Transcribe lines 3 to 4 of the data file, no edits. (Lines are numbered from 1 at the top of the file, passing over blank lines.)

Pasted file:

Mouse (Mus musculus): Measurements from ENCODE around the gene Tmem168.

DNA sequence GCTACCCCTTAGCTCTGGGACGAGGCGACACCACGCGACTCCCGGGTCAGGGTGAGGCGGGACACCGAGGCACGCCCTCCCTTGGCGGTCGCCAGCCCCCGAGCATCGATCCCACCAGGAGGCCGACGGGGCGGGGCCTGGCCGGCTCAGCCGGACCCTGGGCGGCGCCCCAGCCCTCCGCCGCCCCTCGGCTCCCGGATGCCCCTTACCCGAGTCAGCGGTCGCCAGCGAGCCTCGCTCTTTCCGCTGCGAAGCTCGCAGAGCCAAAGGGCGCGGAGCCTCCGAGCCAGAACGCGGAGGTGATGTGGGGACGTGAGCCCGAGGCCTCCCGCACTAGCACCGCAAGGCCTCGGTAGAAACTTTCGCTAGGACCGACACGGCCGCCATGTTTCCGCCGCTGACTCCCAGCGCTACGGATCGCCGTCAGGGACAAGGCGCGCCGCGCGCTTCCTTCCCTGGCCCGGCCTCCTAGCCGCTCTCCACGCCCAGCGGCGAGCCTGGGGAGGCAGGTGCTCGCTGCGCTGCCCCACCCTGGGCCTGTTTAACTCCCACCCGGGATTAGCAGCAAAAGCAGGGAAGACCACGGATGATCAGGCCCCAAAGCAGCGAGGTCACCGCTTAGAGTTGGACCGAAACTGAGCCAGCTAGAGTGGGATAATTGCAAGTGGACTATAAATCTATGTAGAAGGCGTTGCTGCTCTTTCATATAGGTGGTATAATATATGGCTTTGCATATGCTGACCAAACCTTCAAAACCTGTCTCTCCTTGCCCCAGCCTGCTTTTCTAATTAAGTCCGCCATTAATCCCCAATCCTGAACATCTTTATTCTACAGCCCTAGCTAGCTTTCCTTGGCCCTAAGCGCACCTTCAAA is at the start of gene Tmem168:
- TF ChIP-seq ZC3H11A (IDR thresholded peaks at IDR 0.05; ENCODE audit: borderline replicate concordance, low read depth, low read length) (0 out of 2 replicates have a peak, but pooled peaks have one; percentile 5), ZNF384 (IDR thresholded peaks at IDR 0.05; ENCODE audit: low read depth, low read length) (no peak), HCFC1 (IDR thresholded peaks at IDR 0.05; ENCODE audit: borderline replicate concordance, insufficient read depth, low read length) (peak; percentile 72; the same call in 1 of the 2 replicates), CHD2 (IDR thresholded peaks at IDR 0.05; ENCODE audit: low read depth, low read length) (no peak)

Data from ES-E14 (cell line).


- TF ChIP-seq ZC3H11A (IDR thresholded peaks at IDR 0.05; ENCODE audit: borderline replicate concordance, low read depth, low read length) (0 out of 2 replicates have a peak, but pooled peaks have one; percentile 5), ZNF384 (IDR thresholded peaks at IDR 0.05; ENCODE audit: low read depth, low read length) (no peak), HCFC1 (IDR thresholded peaks at IDR 0.05; ENCODE audit: borderline replicate concordance, insufficient read depth, low read length) (peak; percentile 72; the same call in 1 of the 2 replicates), CHD2 (IDR thresholded peaks at IDR 0.05; ENCODE audit: low read depth, low read length) (no peak)

Data from ES-E14 (cell line).